Livestock virus found on 1,500 farms
A virus that causes stillbirths and birth defects in lambs and calves has spread to more than 1,500 UK farms, new government figures show.
Cases of Schmallenberg have now been reported in all the counties of England and Wales, and in Northern Ireland.
Scottish farmers are on alert for the disease, which is carried by midges.
Some farms have suffered heavy losses of newborn lambs during the winter lambing season.
The latest figures from the Animal Health and Veterinary Laboratories Agency show the virus has been detected on 1,531 farms, in cattle, sheep, alpacas and goats.
Joanne Pugh of the National Sheep Association told BBC News: "It's incredibly high impact for the flocks that have had it and had massive losses.
"But as an overall picture across the whole sheep flock it's a low impact disease."
She said the effect of Schmallenberg (SBV) on individual farms could be devastating, causing much hardship for farmers.
"It's never been a more important time to buy British," she added.
Several animal health bodies, including the National Sheep Association, are trying to gather more data on SBV from the farming community.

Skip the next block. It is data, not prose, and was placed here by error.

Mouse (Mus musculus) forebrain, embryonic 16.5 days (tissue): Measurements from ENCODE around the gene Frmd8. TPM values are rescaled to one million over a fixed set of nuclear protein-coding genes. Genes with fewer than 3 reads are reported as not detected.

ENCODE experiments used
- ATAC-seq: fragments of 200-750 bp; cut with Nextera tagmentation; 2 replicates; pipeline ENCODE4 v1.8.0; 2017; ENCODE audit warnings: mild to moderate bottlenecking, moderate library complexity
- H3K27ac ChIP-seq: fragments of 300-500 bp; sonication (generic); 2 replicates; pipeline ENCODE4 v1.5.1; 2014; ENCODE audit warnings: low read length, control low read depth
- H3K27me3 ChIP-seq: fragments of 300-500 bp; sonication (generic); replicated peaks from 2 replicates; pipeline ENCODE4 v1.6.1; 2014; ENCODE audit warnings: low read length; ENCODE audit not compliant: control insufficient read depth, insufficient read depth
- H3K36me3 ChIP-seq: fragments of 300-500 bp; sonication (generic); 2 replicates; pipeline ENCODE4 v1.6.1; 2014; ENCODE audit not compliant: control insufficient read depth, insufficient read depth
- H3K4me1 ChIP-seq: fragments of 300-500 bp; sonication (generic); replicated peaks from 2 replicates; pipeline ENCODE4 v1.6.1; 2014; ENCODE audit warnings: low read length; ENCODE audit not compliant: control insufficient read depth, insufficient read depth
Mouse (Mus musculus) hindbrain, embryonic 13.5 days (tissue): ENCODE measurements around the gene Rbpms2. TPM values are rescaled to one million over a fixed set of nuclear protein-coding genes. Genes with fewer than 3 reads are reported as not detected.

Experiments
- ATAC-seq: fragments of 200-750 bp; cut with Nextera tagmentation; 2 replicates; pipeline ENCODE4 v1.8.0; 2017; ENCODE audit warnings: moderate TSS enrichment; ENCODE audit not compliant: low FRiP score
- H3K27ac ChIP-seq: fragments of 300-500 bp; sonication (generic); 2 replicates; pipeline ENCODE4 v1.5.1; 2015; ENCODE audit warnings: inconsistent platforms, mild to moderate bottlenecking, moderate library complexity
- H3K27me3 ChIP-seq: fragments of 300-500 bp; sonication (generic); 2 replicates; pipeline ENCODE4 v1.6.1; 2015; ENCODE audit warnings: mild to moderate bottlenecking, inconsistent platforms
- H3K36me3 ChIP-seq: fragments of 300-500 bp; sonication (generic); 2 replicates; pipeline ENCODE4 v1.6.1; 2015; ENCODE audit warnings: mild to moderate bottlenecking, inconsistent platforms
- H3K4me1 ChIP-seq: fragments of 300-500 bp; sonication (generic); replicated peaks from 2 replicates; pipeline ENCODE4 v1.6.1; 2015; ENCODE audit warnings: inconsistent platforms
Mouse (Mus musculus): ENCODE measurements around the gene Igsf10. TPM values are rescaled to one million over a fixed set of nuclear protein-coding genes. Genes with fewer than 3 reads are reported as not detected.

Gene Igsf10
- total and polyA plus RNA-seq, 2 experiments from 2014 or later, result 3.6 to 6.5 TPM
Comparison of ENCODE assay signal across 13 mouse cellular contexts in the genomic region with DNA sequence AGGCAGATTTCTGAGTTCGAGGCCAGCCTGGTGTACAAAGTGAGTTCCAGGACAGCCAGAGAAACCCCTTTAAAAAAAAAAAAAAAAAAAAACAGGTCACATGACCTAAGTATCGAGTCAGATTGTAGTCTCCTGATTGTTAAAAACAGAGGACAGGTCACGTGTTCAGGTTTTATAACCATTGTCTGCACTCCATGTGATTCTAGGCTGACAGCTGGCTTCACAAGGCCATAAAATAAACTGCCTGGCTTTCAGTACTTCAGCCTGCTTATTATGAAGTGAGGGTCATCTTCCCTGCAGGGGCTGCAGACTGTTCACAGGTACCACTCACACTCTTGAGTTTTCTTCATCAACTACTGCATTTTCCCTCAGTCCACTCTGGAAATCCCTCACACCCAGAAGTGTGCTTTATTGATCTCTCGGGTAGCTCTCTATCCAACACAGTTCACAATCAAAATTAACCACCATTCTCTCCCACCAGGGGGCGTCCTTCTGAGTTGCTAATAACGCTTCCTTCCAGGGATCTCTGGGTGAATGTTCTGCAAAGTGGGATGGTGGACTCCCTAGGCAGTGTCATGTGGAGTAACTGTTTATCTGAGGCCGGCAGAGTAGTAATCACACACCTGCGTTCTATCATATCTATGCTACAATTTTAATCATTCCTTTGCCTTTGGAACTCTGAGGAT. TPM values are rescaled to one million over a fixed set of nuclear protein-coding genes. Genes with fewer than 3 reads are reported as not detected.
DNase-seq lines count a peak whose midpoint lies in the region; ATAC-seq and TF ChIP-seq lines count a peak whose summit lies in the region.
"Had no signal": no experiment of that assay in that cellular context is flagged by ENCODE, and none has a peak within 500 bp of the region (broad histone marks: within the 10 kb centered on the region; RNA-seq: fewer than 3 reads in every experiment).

The existing data is considered to be a vast underestimate as SBV is not a notifiable condition and there is only limited testing of animals.
A vaccine for SBV is being developed but has not yet been approved for use in the UK.
The Veterinary Medicine Directorate (VMD) said it was considering data on the vaccine but it was not possible to provide an indication of when it might be authorised.
"The VMD recognises the impact on individual animals and farmers a disease such as Schmallenberg can have," it said in a statement.
"The VMD will operate timelines for the remaining stages of consideration of the application mindful of this while ensuring, through our rigorous scientific assessment process, that proper care is taken to ensure that any vaccine is safe for the relevant livestock. "
SBV is spread by biting insects, including midges and mosquitoes.
It takes its name from the German town where it was first identified in 2011.
The disease causes fever, reduced milk yields and loss of appetite in adult cattle.
It can also lead to birth defects and stillbirths in newborn sheep, cattle and goats.
The virus can also infect wild animals, including deer, according to scientists.